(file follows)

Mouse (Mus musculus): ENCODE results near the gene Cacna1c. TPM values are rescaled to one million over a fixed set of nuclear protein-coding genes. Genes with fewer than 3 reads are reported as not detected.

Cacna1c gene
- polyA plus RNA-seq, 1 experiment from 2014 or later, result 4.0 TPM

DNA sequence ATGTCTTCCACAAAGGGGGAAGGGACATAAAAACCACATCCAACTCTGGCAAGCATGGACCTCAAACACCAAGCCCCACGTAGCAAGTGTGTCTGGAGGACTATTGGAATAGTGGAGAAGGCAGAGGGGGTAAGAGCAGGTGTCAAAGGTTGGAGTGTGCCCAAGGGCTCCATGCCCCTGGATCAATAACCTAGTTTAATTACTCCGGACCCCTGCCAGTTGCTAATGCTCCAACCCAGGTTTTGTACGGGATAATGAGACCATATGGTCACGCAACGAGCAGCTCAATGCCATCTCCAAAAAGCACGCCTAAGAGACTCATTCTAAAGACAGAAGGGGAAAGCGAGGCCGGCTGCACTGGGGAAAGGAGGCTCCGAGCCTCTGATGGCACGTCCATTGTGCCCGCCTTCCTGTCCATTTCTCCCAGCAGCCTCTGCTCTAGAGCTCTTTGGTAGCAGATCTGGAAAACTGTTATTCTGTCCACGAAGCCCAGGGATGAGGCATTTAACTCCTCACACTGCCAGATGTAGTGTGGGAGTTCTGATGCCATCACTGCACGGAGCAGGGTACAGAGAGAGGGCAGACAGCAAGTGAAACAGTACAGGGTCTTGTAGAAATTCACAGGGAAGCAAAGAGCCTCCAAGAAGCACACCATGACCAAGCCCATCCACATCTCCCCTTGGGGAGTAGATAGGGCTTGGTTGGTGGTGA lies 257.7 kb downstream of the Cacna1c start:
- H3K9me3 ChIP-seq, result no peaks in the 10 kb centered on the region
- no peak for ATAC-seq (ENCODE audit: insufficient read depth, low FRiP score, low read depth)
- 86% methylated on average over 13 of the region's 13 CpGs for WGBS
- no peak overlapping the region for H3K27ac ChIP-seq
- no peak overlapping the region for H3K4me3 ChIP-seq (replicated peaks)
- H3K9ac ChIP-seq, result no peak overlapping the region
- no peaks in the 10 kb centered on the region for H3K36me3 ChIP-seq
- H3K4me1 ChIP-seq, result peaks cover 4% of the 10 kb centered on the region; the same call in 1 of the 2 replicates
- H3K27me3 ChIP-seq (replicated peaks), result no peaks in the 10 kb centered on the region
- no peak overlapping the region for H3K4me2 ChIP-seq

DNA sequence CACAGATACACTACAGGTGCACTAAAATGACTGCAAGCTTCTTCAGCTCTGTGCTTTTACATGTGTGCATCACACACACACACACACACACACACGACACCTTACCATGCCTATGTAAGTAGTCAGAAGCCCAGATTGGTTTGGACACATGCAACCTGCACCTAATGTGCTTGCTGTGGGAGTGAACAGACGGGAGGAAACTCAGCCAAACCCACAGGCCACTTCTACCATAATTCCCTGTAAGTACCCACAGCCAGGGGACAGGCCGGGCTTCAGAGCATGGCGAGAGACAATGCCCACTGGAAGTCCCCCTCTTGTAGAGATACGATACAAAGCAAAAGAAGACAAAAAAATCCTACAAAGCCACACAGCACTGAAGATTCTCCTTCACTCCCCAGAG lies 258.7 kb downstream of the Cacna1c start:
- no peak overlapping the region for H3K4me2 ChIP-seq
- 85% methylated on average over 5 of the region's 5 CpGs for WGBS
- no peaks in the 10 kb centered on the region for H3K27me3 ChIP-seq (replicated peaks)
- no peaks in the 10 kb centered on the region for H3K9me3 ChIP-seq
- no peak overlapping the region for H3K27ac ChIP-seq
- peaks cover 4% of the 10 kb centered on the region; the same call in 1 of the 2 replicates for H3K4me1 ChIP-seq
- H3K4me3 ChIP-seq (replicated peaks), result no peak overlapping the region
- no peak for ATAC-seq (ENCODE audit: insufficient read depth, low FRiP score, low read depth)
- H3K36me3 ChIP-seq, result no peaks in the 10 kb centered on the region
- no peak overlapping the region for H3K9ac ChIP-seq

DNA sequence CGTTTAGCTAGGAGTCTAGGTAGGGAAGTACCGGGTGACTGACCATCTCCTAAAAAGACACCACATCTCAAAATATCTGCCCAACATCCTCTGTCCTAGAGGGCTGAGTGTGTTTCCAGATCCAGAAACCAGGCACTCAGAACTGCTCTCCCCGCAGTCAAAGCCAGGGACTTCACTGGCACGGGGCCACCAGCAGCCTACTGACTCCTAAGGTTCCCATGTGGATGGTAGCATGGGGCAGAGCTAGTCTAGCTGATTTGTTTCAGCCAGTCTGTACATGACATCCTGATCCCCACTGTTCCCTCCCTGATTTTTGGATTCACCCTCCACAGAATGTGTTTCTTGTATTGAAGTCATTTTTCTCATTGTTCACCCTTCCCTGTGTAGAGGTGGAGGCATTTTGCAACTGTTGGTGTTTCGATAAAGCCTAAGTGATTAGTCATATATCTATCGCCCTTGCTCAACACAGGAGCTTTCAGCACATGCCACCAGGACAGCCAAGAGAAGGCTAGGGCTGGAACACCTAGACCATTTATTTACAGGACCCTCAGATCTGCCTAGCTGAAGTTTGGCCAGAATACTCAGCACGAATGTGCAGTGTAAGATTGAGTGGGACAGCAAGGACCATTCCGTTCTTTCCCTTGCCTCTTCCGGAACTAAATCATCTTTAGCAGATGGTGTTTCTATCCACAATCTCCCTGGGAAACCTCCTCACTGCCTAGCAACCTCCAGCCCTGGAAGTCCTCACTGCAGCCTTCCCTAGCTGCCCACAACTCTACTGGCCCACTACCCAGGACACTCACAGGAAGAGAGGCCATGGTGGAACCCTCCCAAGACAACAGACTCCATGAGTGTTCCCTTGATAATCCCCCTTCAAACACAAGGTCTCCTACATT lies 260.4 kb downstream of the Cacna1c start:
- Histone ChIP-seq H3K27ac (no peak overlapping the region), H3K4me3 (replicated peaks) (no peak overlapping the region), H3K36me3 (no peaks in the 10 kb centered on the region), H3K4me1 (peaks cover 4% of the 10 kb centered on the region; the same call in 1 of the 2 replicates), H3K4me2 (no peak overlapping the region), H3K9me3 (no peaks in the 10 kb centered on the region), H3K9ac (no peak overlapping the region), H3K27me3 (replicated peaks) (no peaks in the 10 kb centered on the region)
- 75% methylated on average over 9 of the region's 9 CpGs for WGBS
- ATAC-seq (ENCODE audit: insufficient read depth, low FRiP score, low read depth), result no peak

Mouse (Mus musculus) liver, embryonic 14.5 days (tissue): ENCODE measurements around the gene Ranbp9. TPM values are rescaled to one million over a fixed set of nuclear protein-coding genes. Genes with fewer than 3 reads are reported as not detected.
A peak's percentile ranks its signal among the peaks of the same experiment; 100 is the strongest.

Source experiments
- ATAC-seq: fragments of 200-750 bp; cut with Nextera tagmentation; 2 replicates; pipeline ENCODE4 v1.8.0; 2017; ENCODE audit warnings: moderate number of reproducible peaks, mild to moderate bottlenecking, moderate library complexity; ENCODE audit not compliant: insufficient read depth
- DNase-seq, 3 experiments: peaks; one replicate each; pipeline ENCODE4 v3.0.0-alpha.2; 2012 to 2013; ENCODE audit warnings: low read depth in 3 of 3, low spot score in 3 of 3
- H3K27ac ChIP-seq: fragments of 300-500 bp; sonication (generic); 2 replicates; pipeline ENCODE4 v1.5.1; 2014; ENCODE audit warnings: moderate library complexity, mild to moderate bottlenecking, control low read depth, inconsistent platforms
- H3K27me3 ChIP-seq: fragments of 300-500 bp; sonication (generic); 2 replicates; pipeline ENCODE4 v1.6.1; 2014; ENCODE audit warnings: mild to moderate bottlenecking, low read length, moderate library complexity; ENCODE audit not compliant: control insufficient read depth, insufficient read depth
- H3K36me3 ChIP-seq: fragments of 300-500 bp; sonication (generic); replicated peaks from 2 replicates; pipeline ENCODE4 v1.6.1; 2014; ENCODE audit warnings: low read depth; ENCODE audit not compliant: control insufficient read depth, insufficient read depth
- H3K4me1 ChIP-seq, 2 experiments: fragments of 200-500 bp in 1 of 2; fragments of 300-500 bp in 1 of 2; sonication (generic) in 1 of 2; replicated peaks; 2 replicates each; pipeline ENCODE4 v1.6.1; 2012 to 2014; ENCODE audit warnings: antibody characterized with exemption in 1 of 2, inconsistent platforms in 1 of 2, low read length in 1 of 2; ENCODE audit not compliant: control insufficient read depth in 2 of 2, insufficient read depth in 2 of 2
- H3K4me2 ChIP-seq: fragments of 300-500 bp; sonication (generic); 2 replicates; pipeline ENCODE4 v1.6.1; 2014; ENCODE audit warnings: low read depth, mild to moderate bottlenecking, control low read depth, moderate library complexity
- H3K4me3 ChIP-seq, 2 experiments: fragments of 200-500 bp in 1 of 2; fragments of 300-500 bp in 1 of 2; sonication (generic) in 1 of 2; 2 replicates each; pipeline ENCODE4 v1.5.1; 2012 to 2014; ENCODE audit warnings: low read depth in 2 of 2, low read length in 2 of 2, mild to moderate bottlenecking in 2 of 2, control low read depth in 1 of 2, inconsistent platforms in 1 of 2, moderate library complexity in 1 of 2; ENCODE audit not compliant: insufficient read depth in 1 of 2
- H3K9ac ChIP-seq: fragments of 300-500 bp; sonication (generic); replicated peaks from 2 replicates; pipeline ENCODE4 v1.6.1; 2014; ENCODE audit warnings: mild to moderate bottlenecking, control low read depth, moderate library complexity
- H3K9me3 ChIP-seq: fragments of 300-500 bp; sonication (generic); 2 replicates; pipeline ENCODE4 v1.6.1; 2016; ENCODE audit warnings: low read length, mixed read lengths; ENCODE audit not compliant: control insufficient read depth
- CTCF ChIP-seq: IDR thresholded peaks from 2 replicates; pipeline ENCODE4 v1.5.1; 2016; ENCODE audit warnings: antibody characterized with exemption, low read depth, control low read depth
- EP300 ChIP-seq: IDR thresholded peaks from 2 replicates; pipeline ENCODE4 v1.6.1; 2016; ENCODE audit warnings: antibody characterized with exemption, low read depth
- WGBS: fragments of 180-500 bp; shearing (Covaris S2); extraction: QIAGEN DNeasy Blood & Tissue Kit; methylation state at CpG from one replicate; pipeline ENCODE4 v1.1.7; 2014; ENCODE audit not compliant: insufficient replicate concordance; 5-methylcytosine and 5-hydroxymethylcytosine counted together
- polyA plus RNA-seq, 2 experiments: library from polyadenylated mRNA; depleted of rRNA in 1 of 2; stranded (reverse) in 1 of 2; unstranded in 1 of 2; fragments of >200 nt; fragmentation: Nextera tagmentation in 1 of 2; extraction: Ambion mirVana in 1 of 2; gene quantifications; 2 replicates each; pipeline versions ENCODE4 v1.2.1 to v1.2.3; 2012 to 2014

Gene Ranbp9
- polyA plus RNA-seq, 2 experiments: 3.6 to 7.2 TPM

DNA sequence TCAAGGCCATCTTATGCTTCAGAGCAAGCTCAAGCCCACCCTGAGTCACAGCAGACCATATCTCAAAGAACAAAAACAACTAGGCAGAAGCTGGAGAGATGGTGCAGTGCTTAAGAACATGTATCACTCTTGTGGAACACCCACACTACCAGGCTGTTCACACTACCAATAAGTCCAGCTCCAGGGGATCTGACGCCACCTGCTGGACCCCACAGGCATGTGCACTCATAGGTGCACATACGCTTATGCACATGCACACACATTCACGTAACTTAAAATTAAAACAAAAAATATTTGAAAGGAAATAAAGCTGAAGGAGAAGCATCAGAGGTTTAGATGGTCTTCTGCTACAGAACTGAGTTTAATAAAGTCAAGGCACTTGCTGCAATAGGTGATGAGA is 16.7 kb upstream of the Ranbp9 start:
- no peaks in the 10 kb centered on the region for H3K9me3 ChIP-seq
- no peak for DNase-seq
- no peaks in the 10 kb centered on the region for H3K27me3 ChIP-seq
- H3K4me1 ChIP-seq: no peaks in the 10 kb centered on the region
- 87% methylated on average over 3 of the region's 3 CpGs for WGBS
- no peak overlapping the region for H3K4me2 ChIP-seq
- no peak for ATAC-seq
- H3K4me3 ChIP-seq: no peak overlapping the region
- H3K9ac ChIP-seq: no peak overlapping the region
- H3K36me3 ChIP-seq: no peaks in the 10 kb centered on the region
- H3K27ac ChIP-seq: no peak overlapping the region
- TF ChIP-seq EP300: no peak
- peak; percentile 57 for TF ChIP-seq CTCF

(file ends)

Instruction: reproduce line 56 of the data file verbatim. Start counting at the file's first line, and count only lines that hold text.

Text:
- no peak for ATAC-seq